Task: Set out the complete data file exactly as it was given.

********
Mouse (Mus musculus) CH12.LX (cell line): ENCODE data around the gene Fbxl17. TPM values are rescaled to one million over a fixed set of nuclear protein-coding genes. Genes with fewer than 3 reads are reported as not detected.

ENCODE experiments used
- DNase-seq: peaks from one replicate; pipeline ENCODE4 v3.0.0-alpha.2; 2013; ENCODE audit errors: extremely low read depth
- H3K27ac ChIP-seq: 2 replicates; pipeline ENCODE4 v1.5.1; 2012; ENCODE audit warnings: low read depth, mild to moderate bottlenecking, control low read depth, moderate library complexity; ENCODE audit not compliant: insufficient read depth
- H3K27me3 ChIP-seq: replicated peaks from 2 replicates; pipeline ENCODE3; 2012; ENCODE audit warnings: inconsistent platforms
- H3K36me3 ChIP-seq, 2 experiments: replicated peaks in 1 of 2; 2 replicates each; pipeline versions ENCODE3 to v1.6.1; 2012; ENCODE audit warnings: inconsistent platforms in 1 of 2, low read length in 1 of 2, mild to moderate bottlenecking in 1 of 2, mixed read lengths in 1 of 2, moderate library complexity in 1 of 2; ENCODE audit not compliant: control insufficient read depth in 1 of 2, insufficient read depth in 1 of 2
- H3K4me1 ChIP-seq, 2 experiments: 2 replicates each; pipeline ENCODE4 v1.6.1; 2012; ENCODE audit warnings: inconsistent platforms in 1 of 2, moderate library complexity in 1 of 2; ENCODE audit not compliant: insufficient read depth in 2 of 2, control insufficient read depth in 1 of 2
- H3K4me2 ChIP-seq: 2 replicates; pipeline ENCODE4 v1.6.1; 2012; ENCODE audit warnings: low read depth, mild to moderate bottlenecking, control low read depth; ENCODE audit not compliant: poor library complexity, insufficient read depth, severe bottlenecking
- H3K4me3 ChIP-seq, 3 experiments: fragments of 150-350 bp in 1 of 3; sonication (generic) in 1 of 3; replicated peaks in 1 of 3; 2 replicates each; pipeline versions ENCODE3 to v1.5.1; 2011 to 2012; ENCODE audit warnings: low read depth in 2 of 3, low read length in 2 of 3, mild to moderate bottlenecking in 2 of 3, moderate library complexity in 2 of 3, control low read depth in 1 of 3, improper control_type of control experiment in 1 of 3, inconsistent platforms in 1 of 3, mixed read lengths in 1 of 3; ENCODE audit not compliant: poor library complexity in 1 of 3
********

Mouse (Mus musculus) CH12.LX (cell line): ENCODE data around the gene Fbxl17. TPM values are rescaled to one million over a fixed set of nuclear protein-coding genes. Genes with fewer than 3 reads are reported as not detected.

ENCODE experiments used
- DNase-seq: peaks from one replicate; pipeline ENCODE4 v3.0.0-alpha.2; 2013; ENCODE audit errors: extremely low read depth
- H3K27ac ChIP-seq: 2 replicates; pipeline ENCODE4 v1.5.1; 2012; ENCODE audit warnings: low read depth, mild to moderate bottlenecking, control low read depth, moderate library complexity; ENCODE audit not compliant: insufficient read depth
- H3K27me3 ChIP-seq: replicated peaks from 2 replicates; pipeline ENCODE3; 2012; ENCODE audit warnings: inconsistent platforms
- H3K36me3 ChIP-seq, 2 experiments: replicated peaks in 1 of 2; 2 replicates each; pipeline versions ENCODE3 to v1.6.1; 2012; ENCODE audit warnings: inconsistent platforms in 1 of 2, low read length in 1 of 2, mild to moderate bottlenecking in 1 of 2, mixed read lengths in 1 of 2, moderate library complexity in 1 of 2; ENCODE audit not compliant: control insufficient read depth in 1 of 2, insufficient read depth in 1 of 2
- H3K4me1 ChIP-seq, 2 experiments: 2 replicates each; pipeline ENCODE4 v1.6.1; 2012; ENCODE audit warnings: inconsistent platforms in 1 of 2, moderate library complexity in 1 of 2; ENCODE audit not compliant: insufficient read depth in 2 of 2, control insufficient read depth in 1 of 2
- H3K4me2 ChIP-seq: 2 replicates; pipeline ENCODE4 v1.6.1; 2012; ENCODE audit warnings: low read depth, mild to moderate bottlenecking, control low read depth; ENCODE audit not compliant: poor library complexity, insufficient read depth, severe bottlenecking
- H3K4me3 ChIP-seq, 3 experiments: fragments of 150-350 bp in 1 of 3; sonication (generic) in 1 of 3; replicated peaks in 1 of 3; 2 replicates each; pipeline versions ENCODE3 to v1.5.1; 2011 to 2012; ENCODE audit warnings: low read depth in 2 of 3, low read length in 2 of 3, mild to moderate bottlenecking in 2 of 3, moderate library complexity in 2 of 3, control low read depth in 1 of 3, improper control_type of control experiment in 1 of 3, inconsistent platforms in 1 of 3, mixed read lengths in 1 of 3; ENCODE audit not compliant: poor library complexity in 1 of 3